If you live in Los Angeles and write about art, it's likely that all-things-Pacific Standard Time are leaving your fingertips. And no, I don't mean the time zone, but the title of an initiative spanning Southern California that aims to explore the L.A. art scene from 1945-1980.
A recent PST foray brought me to the 18th Street Arts Center in Santa Monica, a sort of mini art colony that has workspaces, studios and an exhibition gallery. Their current show, "Collaboration Labs: Southern California Artists and the Artist Space Movement," is thought-provoking and immersive with its video installations and vintage photographs. The exhibit ventures to explore just what the title implies: artist-run spaces, specifically as an alternative to the gallery space, in the 1970s. In a decade rife with instability, such collaborations reflected not only political and social concerns, but also a desire to cooperate and collectivize.
One of the period's seminal artists, Barbara Smith, caught my eye. Born in Pasadena, CA and known for her performance art, Smith stole my heart with her 1972 work "Nude Frieze." Captured in a series of black and white photographs, the performance involved suspending naked people to a wall with nothing but duct-tape. (Since the photos are pretty explicit, click here to see an example; to whet your appetites, I included a PG-13 image above.) A highly orchestrated affair, Smith served as a sort of "conductor," directing people through a microphone to tape her nude subjects to a wall. After remaining suspended for a given period, the nudes broke free. The end result? A wall of flaccid tape revealing some suggestion of the bodies it once adhered--a sort of relic of the performance.
Smith's work is rife with allusions, from the Crucifixion to the sculptural friezes of Graeco-Roman antiquity. Here Smith is the sculptor, modeling her "material" for the purpose of enacting a vision. Her vision involves a form of sacrifice, albeit a cooperative one, where the subjects have consented to be painfully adhered to a wall. Unless you're into S&M, I have a hard time finding physical joy in this experience...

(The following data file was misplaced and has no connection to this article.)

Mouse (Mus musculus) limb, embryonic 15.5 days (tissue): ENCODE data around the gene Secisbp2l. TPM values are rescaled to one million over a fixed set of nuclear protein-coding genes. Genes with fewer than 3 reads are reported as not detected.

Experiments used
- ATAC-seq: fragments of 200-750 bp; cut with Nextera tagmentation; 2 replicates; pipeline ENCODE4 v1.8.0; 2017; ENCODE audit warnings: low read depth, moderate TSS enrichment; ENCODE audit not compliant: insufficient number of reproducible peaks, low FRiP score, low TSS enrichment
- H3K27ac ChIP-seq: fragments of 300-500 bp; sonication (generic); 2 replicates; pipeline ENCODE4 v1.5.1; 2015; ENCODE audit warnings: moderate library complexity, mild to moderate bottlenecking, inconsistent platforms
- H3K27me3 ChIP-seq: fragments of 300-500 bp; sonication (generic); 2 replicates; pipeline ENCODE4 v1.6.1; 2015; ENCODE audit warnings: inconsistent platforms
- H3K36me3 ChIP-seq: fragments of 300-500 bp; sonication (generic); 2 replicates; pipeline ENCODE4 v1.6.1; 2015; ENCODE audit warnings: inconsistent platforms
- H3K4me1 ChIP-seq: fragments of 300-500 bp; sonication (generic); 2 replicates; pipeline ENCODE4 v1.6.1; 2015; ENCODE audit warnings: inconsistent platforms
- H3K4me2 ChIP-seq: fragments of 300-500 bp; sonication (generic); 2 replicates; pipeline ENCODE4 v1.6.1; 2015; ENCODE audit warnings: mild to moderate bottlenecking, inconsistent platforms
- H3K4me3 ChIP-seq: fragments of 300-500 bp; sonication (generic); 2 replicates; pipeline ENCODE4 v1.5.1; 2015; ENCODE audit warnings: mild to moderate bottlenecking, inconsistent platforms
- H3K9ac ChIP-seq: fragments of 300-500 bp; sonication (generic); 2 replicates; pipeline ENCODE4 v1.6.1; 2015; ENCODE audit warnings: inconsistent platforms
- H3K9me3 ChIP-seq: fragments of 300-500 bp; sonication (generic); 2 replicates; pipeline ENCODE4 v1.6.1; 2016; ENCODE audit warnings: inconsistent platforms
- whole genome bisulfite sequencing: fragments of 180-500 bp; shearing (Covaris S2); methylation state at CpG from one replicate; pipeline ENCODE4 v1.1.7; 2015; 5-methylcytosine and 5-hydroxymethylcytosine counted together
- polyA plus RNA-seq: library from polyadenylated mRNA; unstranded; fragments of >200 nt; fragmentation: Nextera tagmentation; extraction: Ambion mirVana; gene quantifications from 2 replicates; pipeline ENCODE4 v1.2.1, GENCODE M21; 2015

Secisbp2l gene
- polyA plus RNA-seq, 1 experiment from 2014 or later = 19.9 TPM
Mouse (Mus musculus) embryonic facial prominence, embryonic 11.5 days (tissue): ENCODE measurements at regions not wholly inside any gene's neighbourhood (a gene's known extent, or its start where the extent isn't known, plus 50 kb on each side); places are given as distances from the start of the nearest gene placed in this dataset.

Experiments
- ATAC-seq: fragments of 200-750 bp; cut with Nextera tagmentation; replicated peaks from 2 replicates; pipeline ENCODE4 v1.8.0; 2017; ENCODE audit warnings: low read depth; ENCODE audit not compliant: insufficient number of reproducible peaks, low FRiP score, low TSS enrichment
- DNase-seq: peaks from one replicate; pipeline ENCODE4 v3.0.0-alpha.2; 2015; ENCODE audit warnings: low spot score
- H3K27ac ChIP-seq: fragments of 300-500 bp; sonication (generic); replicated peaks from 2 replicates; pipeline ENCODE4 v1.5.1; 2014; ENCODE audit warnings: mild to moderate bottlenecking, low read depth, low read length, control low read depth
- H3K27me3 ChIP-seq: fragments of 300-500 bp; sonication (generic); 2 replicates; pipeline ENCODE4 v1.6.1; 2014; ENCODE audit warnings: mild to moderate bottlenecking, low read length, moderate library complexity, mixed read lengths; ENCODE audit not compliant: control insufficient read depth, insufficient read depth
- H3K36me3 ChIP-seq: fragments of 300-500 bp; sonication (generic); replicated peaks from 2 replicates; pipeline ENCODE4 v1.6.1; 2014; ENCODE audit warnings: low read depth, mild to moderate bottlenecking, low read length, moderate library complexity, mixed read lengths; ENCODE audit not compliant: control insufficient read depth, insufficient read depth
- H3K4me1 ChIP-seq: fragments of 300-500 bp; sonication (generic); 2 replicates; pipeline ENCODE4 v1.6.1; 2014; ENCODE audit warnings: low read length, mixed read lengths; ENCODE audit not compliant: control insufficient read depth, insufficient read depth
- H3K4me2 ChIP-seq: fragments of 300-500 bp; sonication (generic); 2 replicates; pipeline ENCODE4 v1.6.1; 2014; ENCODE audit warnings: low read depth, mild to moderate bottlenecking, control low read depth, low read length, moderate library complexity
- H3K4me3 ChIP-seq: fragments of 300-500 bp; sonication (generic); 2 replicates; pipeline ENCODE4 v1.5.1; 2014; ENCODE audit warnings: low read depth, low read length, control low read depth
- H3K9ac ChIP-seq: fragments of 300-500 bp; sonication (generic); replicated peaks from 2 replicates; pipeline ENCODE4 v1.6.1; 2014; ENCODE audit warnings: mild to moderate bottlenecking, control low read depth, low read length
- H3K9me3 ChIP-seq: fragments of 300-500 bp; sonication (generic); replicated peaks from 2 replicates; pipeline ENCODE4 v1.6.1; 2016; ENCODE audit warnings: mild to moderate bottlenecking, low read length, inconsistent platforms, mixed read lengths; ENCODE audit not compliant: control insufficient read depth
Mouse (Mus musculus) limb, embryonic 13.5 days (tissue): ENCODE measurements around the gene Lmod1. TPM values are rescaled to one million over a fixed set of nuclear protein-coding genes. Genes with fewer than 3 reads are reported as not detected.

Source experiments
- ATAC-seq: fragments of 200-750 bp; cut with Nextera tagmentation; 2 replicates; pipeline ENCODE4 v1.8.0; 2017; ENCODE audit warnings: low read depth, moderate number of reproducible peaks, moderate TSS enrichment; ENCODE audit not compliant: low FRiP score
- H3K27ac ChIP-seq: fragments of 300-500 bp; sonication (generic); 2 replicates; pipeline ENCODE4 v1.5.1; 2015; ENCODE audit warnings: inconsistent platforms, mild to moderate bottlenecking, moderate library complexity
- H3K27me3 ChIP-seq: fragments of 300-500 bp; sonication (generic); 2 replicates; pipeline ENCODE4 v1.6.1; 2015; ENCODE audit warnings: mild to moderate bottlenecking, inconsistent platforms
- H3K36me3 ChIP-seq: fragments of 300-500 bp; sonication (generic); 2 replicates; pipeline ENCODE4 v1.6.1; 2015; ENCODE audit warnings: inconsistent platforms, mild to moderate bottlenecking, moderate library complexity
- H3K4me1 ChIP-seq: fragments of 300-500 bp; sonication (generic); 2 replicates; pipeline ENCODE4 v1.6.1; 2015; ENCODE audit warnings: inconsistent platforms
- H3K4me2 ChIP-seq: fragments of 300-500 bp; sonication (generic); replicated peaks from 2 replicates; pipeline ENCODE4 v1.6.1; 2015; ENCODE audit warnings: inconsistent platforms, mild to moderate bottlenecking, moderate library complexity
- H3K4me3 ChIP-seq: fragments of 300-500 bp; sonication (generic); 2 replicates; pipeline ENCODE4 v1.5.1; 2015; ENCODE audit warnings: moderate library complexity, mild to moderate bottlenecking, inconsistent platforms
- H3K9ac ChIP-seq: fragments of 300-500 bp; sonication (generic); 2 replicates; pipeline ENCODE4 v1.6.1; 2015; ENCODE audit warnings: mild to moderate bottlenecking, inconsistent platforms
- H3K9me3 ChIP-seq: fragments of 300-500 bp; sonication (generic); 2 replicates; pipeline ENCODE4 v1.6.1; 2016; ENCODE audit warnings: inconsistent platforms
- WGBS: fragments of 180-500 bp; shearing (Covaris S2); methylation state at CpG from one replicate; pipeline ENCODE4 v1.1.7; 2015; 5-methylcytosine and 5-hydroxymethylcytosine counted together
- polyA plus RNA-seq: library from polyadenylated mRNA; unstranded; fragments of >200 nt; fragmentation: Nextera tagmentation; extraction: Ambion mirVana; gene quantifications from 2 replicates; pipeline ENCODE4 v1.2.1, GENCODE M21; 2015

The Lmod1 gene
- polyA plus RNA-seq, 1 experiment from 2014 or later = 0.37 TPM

The impact of Smith's work can undoubtedly stand alone, but I can't help thinking about a
similar piece made a decade earlier. Yves Klein, a sort of conceptual artist from France, launched a series called "Anthropometries" in the 1960s. Under his supervision, a tuxedo-clad Klein directed nude women to cover themselves in paint and impress their bodies atop a large canvas. The entire performance was accompanied by a live classical orchestra and audience; one can only imagine the spectacle. Ultimately, the sole remnant of this event was the imprint of women's bodies on a canvas, similar to the wall of tape from Smith's "Nude Frieze."
It's hard to deny that Smith was engaging in a dialogue with Klein. There are, of course, differences, but the general theme of supervising a human "medium" is hard to ignore. Whether Klein's work is collaborative is questionable, but he did not forcefully compel his subjects to participate--they were consciously and willfully involved in the process, even if to ultimately follow the artist's directions. However, the gender element is ridden with controversy, a tone that isn't as potent in Barbara Smith's work. By re-enacting the tradition of the empowered male artist and quite female muse, Klein is clearly playing with gender roles. It's comically ambiguous, though, since we can't identify whether he is critiquing this dynamic or celebrating it.
If you want to fully experience the glory of Barbara Smith and some of her collaborators, the 18th Street Arts Center is worth paying a visit indeed.